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OECD members and other countries that abide by the OECD Guidelines for Multinational Enterprises are required to establish a National Contact Point (NCP). NCPs do 3 things: 1) Promote the Guidelines 2) Respond to inquiries regarding the Guidelines 3) Help to resolve disputes between parties concerning the Guidelines in Specific Instances. Each country may organize the NCP in the manner it prefers so long as it is consistent with the Guidelines. Thus NCPs may exist within one government department, be composed of representatives from a number of bureaus, or include outside stakeholders from civil society and business. The Specific Instance Process If a person or group in a country that does not adhere to the Guidelines (like Cambodia or Burma) believes that a company has violated the Guidelines, they may file a “specific instance” complaint with the NCP in the country in which the company is based to ask for help in resolving the dispute. The NCP is supposed to work with all concerned parties to find a solution. Basic outline of the Specific Instance Process: 1) A complainant submits a complaint against a company that is based in a country that has agreed to abide by the OECD Guidelines. The complainant submits his or her complaint to that country’s NCP. 2) The NCP makes an initial assessment of whether the issues raised merit further examination and responds to the party or parties raising them. 3) If the complaint is accepted, the NCP consults with the parties involved and tries to facilitate a resolution to the problems between the complainant and the company. 4) After the mediation attempt the NCP will issue a final statement on the outcome of the complaint procedure. • If the parties involved do not reach agreement on the issues the NCP will still issue a statement, and may make recommendations on the implementation of the Guidelines. Strengths of the NCP System • NCPs offer a forum for discussion between businesses and other stakeholders such as international labor organizations, civil society groups, and NGOs. • In some countries, NCPs have been able to encourage some companies to change their behavior. o UK: NCP successfully mediated an agreement between a European human rights organization and a UK cotton merchant concerning the use of child labor in cotton farming in Uzbekistan. o Norway: NCP brokered an agreement between two Norwegian NGOs and a commercial fishing company concerning the environmental impact of salmon farming in Canada and Chile. • NCPs are important because the Guidelines are the only internationally accepted set of principles on human rights, the environment, and other important issues relating to corporate behavior with a built-in dispute resolution mechanism. Weaknesses of the NCP System • Since NCPs are not set up in a uniform manner, some NCPs may reach opposite conclusions on an issue or may be less capable than others in providing assistance in resolving a dispute. • Many NCPs are located in ministries that are responsible for promoting investment, which may result in a conflict of interest and/or inconsistent and arbitrary interpretation of the Guidelines. • Lack of funding and manpower in many NCPs limits their ability to respond effectively to complaints. This creates unjustified delays in the handling of specific instances. • Because the OECD Guidelines for Multinational Enterprises are non-binding, the NCPs’ mandate is limited, resulting in a lack of credibility and authority to mediate disputes.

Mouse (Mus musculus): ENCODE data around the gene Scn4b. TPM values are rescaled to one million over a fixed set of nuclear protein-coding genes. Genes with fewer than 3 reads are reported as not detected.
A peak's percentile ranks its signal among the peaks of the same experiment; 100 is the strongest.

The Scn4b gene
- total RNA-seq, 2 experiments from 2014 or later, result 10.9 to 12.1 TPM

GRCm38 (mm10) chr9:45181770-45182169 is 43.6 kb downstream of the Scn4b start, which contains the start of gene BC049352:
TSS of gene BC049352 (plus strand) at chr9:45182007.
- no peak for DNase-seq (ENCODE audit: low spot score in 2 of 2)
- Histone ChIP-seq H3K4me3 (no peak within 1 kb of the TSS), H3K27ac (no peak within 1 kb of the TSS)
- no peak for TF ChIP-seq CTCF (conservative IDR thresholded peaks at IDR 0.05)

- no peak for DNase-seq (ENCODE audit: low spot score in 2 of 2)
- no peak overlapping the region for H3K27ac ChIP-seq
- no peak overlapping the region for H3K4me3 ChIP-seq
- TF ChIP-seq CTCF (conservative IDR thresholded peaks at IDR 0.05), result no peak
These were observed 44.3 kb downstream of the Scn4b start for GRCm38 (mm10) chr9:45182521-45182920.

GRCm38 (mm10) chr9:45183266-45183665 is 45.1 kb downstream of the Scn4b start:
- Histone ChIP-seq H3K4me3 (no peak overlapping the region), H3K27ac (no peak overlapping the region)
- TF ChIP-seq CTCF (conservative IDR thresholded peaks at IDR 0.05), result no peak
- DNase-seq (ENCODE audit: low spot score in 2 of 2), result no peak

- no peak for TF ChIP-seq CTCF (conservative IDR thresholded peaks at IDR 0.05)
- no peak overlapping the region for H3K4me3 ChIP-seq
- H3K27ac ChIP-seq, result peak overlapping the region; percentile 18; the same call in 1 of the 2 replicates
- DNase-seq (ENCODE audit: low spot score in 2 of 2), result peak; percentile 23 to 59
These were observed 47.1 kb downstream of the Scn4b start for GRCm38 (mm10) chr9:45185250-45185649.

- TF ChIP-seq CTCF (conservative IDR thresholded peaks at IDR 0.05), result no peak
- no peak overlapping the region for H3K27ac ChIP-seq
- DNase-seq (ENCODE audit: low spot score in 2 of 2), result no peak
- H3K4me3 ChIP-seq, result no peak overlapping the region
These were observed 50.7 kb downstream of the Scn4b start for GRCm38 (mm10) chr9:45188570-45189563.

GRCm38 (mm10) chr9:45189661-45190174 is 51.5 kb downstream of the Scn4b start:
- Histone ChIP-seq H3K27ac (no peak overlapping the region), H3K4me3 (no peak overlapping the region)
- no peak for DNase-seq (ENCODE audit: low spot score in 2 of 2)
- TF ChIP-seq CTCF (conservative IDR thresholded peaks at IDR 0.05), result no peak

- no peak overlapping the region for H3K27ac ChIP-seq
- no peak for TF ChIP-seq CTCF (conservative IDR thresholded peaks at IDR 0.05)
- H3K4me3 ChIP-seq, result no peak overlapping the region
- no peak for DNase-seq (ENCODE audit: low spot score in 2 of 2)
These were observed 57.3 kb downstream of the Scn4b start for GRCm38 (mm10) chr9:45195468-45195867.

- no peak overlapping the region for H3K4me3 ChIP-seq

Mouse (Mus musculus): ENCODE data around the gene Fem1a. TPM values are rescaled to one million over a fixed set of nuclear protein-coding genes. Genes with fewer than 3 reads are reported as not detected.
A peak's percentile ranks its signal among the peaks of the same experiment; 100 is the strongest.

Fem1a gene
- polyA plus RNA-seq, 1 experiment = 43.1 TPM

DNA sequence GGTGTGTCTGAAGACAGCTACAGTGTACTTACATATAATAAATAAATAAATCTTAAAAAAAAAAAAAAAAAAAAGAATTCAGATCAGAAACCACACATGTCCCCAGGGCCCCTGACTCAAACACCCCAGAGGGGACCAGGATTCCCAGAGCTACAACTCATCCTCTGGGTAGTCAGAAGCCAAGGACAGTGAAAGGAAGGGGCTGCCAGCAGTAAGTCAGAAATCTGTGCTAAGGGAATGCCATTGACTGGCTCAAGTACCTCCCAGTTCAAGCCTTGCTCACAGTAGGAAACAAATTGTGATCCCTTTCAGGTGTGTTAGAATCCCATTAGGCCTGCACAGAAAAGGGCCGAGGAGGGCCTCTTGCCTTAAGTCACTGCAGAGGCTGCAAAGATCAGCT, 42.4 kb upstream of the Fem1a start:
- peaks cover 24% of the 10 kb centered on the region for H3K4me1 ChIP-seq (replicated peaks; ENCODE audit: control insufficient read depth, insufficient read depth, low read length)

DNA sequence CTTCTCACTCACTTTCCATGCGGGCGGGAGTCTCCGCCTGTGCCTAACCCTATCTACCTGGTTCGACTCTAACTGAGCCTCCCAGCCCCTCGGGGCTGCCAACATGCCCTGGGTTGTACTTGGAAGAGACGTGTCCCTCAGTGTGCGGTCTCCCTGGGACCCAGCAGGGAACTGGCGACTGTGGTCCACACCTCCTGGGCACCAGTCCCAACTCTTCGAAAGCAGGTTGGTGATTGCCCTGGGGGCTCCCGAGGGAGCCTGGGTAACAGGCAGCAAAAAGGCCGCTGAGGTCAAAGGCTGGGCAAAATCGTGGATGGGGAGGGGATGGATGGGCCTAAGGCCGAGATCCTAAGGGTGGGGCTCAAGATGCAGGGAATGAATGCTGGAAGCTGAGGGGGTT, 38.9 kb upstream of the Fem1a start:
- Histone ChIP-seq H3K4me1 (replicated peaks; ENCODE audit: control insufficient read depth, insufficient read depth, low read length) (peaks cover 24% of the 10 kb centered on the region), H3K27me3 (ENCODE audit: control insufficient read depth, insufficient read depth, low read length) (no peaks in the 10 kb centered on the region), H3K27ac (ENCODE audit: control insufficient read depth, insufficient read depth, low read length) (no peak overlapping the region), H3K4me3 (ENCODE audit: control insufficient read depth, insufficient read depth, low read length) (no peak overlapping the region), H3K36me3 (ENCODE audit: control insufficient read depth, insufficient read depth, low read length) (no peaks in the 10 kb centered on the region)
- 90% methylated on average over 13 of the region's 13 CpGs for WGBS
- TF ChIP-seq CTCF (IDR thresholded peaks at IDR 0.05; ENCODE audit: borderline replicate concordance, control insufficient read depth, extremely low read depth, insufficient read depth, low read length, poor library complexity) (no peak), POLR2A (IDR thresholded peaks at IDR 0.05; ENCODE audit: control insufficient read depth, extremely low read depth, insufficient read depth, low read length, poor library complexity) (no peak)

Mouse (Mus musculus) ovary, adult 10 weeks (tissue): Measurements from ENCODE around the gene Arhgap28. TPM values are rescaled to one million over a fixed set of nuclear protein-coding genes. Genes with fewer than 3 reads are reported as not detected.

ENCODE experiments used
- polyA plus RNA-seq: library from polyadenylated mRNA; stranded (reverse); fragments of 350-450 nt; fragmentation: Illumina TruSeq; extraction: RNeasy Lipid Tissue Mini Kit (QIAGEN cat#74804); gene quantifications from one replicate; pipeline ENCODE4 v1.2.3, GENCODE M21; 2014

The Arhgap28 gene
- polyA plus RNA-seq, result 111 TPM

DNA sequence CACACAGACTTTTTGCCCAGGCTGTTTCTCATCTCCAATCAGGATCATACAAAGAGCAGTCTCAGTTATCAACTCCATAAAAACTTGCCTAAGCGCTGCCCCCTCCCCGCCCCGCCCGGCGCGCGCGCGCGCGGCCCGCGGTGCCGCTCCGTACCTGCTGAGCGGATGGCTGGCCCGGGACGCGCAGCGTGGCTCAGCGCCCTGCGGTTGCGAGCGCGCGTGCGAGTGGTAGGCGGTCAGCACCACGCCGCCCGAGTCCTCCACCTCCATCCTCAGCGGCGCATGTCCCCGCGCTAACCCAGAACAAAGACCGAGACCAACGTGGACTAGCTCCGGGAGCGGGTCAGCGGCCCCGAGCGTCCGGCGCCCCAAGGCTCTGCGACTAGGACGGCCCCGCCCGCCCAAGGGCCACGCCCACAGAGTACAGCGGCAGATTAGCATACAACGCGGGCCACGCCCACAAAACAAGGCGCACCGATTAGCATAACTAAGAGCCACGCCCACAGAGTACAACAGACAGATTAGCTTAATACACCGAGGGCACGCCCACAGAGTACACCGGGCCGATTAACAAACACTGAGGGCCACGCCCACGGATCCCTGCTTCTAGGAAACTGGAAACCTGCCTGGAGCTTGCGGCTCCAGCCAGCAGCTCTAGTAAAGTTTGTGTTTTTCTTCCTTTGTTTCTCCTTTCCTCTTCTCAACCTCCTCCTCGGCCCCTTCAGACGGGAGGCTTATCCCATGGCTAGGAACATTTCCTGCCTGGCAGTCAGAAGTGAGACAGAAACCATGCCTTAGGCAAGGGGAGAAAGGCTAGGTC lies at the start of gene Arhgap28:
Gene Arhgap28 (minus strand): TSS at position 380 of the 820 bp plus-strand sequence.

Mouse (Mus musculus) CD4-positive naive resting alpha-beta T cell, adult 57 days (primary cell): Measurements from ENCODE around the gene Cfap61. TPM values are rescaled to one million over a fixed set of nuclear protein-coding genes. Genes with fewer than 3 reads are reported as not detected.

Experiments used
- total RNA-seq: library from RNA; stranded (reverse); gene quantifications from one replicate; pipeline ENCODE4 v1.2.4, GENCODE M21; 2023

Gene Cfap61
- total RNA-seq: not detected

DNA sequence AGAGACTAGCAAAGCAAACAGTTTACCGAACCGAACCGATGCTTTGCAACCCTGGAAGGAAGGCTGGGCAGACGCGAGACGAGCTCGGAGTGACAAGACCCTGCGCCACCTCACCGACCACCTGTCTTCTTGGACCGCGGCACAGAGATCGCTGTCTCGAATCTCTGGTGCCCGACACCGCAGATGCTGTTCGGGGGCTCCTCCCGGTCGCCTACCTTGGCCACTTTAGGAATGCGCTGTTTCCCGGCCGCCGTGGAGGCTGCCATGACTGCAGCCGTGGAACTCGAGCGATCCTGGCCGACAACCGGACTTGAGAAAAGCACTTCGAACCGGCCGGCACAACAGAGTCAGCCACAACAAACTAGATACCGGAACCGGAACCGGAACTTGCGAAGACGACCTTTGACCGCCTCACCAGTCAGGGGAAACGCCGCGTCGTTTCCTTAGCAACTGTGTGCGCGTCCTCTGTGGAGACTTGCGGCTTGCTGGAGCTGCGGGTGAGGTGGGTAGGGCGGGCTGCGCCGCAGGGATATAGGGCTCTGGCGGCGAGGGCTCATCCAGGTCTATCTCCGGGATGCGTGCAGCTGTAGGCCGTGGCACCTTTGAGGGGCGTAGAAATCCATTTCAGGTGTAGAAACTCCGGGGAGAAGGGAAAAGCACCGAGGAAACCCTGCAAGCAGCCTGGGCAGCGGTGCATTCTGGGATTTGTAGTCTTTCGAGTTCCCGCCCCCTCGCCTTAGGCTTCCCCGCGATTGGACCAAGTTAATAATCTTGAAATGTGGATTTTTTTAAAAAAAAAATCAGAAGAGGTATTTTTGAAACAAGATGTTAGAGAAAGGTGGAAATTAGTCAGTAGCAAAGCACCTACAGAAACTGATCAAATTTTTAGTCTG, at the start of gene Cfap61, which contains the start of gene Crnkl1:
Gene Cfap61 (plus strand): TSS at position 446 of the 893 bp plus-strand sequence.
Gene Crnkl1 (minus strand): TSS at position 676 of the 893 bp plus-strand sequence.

The U.S. NCP The U.S. NCP, located in the State Department’s Bureau of Economic and Business Affairs. Since its 2011 revision, the U.S. NCP has released just two statements on the Specific Instance Process: 1) Feb. 2012: NCP declined to intervene in a dispute between a lead-poisoning awareness group and a US company concerning its manufacture and sale through its supply chain of lead abroad. 2) March 2012: NCP declined to intervene in a complaint brought by labor groups against a service company regarding a number of OECD Guideline violations because the groups were also involved in negotiations overseen by a federal mediation service. The U.S. NCP Specific Instance Process 1) Request: An interested party submits a written request including party names, details of the activities in controversy, specific parts of the OECD Guidelines at issue, resolution sought, and whether the NCP can share this information with the company. 2) Receipt: When the NCP receives a request, it will confirm its receipt to the sender, provide the incoming request and related materials to relevant U.S. agencies and other relevant NCPs, and review the information from the parties and from other sources. 3) Initial Assessment: The NCP then makes an initial assessment to determine whether: (1) the issue is bona fide and relevant to the Guidelines; (2) the issue merits further examination; and (3) it would be appropriate for the NCP to offer to assist the parties in resolving the dispute. • The NCP may offer its good offices to the parties and consult them on how to proceed. • If the NCP decides the issues raised do not merit further consideration or that offering its good offices would not contribute to a positive resolution of the issues, the NCP informs the parties and issues a public statement on its website. 4) Mediation: The NCP will encourage and offer mediation to the parties. If both parties agree to participate in efforts to arrive at a consensual resolution, the NCP will assist with mediation or otherwise facilitate third-party mediation. 5) Conclusion: At the end of the process, after consultation with the parties, the NCP will, in accordance with the procedural guidance, make the results publicly available in a final statement on its website: http://www.state.gov/e/eb/oecd/usncp/specificinstance/assessments/index.htm. Strengths of the U.S. NCP • In June 2011, the U.S. NCP revised parts of its procedures, including improvements with regard to timelines and parallel proceedings (i.e. whether the NCP will consider a specific instance when another body, like a court or administrative board, is already considering the issue). • As part of the 2011 revisions, the NCP also established a Stakeholder Advisory Board consisting of representatives from civil society, labor, business, and academia, which will provide recommendations on improving the functionality of the NCP. • The NCP team can consult with U.S. Government experts through an active interagency working group and has access to the assistance of the Federal Mediation and Conciliation Service. Shortcomings of the U.S. NCP • The U.S. NCP, like a number of NCPs, is situated in a bureau that is tasked primarily with the promotion of national business interests, creating a conflict of interest. It has no oversight body to ensure that it sticks to its own guidelines. • Unlike in the U.K. and Netherlands, the U.S. NCP imposes strict confidentiality on the parties to a specific instance from the moment that it decides to get involved, limiting the public impact of the process and preventing organizations from communicating with their constituencies. • Unlike in many other countries, the U.S. NCP will not, as a matter of policy, make any findings of fact with relation to specific instances. As a result, it cannot determine whether the company has complied with the Guidelines. In other countries, the possibility of an official finding of non-compliance has been a powerful tool for advocacy and a strong incentive for businesses to both cooperate with the process and comply with the Guidelines. • The U.S. NCP has few resources and just two dedicated staff members. • The U.S. NCP has not made itself accessible (or even known) in places like Southeast Asia, where groups might be able to benefit from effective promotion of the OECD Guidelines.